Christie's auction and other computer history events

From: Eric Smith <>
Date: Thu Feb 17 14:55:59 2005

> That's interesting; is it documented anywhere?

Several of the developers of early computers said in interviews in the
1970s and later that they had been unaware of Babbage's work. I don't
have references handy. I think this may have been mentioned in Ceruzzi's
"A History of Modern Computing", but without looking it up I can't be

Babbage's machines were nearly an evolutionary dead end. A few related
machines were made in the nineteenth century, and vaguely similar
mechanisms were used in some mechanical calculators in the twentieth
century, but the concepts generally were not used by the early computers.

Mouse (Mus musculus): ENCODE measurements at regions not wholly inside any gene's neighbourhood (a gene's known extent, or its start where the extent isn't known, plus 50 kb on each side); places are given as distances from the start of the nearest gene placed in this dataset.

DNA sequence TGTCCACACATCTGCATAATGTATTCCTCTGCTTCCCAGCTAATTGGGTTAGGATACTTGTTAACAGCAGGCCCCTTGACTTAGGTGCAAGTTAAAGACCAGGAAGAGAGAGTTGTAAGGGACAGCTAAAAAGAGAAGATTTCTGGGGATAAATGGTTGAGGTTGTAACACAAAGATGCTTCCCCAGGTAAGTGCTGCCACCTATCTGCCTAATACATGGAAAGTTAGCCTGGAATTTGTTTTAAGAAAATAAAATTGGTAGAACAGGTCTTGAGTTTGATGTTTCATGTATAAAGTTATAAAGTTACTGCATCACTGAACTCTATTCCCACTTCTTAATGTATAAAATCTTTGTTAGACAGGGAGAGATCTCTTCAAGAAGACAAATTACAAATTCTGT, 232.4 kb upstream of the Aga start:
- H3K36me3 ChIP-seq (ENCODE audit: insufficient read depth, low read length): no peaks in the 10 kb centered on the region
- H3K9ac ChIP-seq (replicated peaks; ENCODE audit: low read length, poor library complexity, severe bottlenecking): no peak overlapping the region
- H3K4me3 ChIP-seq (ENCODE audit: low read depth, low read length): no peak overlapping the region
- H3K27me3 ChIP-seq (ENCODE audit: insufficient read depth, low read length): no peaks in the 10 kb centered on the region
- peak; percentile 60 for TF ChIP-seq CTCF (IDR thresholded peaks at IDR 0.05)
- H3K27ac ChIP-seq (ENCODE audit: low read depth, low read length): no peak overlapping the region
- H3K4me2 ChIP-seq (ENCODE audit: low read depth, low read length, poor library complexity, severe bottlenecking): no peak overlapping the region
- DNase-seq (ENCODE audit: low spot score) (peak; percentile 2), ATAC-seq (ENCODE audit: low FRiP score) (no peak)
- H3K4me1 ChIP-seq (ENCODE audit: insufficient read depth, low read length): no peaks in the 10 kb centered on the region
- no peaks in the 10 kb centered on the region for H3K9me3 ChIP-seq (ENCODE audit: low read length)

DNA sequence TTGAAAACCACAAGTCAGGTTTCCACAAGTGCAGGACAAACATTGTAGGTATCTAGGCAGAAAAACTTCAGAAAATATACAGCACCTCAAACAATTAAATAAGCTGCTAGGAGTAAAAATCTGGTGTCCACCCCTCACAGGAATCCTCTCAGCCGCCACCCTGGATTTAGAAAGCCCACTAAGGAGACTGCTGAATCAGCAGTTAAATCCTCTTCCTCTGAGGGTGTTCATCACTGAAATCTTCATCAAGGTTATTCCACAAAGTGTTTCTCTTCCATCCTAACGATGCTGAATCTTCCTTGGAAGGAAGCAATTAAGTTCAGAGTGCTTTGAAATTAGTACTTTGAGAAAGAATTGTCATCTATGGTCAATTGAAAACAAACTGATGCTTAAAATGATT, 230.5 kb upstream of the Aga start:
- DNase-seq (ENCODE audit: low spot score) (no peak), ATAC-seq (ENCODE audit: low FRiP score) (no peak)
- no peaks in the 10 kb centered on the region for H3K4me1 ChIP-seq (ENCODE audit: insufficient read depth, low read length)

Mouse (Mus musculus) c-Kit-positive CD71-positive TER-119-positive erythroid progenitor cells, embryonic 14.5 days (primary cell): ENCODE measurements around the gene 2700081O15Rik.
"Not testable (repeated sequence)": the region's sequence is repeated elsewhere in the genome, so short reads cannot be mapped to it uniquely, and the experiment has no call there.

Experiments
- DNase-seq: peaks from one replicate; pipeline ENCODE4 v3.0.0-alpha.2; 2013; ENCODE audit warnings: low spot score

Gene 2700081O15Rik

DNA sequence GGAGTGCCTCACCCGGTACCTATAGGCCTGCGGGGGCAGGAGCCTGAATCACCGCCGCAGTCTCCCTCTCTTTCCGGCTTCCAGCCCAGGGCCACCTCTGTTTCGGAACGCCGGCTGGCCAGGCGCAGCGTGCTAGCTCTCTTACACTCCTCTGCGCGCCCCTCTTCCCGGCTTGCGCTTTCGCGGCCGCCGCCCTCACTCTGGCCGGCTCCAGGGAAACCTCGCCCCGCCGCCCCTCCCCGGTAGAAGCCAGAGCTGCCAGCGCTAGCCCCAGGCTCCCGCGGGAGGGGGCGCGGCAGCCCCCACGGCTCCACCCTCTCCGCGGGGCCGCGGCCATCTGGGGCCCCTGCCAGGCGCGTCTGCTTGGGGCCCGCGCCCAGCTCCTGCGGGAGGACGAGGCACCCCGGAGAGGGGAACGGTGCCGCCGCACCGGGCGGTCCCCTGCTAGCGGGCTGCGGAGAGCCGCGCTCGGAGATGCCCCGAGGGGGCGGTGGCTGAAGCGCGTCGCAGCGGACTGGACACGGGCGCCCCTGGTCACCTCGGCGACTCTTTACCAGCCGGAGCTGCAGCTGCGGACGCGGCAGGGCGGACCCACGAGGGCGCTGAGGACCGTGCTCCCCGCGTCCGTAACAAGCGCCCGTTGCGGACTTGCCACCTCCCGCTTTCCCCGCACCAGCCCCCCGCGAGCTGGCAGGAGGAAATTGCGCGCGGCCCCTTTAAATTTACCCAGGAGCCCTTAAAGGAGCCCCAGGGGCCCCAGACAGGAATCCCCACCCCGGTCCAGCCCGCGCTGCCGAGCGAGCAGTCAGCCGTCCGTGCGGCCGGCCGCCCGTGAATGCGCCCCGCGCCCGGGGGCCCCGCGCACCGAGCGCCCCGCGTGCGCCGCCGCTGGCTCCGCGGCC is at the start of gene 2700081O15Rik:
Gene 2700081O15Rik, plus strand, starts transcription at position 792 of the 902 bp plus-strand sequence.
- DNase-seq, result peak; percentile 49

For instance, the analytical engine would have been the first stored-
program computer, but the concept was independently reinvented in
the twentieth century and described by von Neuman. It has come to
be known as "von Neuman architecture", though there is some
controversy regarding how much of it was really invented by him.
Had the people involved been aware of Babbage's work, it would have
been known as "Babbage architecture" instead.

Also Ada Byron Lovelace is now credited with inventing the subroutine,
for use with the analytical engine, but it was independently reinvented
in the twentieth century by several people unfamilar with her work.

Received on Thu Feb 17 2005 - 14:55:59 GMT

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